World's Smallest Flying Car Targets 2023 Launch

The company's CEO said the price of the craft would be on par with an expensive car.


SkyDrive is a Japanese aero/auto startup helmed by former Toyota engineer Tomohiro Fukuzawa (foo-ku-zow-ah). The company not only has ambitious plans to design and develop the world's smallest flying car in Tokyo, but it plans to launch a flying taxi service by 2023. By 2050, the CEO believes that passengers will be able to travel anywhere in Japan's sprawling 240 square mile capital in just 10 minutes. For perspective, Atlanta is less than 140 square miles, but New York City is a little more than 300 square miles.

More than 100 flying car projects are currently in development, including efforts from industry giants Boeing and Airbus. According to a recent interview with the Japan Times, SkyDrive is unique because it’s two-seater would be the world’s smallest flying car, about the size of two parking spaces.

So far, the company has created the SD-XX concept car, a small eVTOL, or electric-vertical takeoff and liftoff aircraft. Essentially, it’s a drone the size of a car.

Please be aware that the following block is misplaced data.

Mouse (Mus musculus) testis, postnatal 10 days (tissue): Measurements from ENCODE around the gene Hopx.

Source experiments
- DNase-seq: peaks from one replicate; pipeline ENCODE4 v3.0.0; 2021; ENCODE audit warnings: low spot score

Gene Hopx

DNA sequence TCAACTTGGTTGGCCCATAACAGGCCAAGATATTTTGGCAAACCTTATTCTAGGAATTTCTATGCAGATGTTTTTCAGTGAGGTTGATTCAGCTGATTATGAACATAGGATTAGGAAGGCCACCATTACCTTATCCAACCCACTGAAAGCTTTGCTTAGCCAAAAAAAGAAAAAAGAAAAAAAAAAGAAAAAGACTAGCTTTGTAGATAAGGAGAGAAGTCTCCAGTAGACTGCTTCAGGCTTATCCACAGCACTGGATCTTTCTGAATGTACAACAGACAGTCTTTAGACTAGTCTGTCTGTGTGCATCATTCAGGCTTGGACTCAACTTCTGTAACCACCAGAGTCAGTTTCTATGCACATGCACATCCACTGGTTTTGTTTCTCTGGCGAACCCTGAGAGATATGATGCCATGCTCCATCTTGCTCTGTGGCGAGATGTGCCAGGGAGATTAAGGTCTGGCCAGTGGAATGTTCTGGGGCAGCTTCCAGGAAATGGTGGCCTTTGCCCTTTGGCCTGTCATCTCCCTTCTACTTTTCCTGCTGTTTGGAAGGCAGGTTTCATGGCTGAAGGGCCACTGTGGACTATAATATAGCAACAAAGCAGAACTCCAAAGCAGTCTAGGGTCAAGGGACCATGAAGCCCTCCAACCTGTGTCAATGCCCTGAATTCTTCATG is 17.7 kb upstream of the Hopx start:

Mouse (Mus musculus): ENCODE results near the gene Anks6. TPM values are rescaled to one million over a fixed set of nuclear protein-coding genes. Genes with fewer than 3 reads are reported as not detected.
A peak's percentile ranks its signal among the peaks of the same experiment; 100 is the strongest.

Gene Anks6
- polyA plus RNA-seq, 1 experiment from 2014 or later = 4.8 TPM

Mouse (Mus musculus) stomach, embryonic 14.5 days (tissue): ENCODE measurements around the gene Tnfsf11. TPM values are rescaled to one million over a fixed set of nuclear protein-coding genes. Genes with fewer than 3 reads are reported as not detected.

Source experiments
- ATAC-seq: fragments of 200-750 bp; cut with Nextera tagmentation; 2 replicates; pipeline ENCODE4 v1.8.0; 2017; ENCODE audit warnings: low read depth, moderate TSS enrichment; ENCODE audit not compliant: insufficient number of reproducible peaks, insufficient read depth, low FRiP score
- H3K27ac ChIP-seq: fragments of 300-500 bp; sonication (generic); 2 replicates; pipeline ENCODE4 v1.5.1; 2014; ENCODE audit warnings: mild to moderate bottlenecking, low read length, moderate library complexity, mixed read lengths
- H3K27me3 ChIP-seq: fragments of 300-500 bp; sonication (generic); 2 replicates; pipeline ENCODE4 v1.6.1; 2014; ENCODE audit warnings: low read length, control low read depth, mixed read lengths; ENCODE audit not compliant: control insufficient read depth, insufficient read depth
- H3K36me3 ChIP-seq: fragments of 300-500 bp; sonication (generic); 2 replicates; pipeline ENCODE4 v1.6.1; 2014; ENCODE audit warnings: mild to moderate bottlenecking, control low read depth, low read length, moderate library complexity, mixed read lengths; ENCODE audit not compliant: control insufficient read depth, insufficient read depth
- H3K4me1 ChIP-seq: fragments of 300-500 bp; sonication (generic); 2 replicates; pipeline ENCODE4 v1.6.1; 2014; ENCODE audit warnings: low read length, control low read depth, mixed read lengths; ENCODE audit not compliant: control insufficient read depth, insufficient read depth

The company recently developed a battery-powered prototype with a pair of propellers at each of its four corners. In December, the demonstration vehicle achieved the first manned outdoor flight in Japan.

By 2023, the company hopes to debut its first full size model -- a craft measuring 1.5 meters tall, 4 meters by 3.5 meters across. It will have a limited range at first and fly approximately 62 mph. According to the company CEO, the car won't be capable of normal road speeds until the late 2020s.

While the flying taxi service, which will be piloted and hold one passenger, is set for 2023, the company doesn't plan to sell a fully autonomous flying car for the general public in 2028.

The Japanese government is pushing for 2023 as well, but many hurdles remain, including certification for commercial flights.

SkyDrive was born out of Cartivator, a organization of professional volunteers dedicated to developing flying car technology. In mid-2017, Toyota invested nearly $400,000 in Cartivator to work on SkyDrive. Back then the hope was to have a prototype ready in time to light the torch at the 2020 Olympic Games in Tokyo. Given the pandemic has pushed the 2020 games into 2021, they have a bit more time. SkyDrive was spun out of Cartivator in July 2018 to accelerate that initiative, its staff mainly members of Cartivator.

The company expects to sell at least 100 vehicles by 2028 and while no price was given, the CEO said it would be on par with an expensive car.

More in Automotive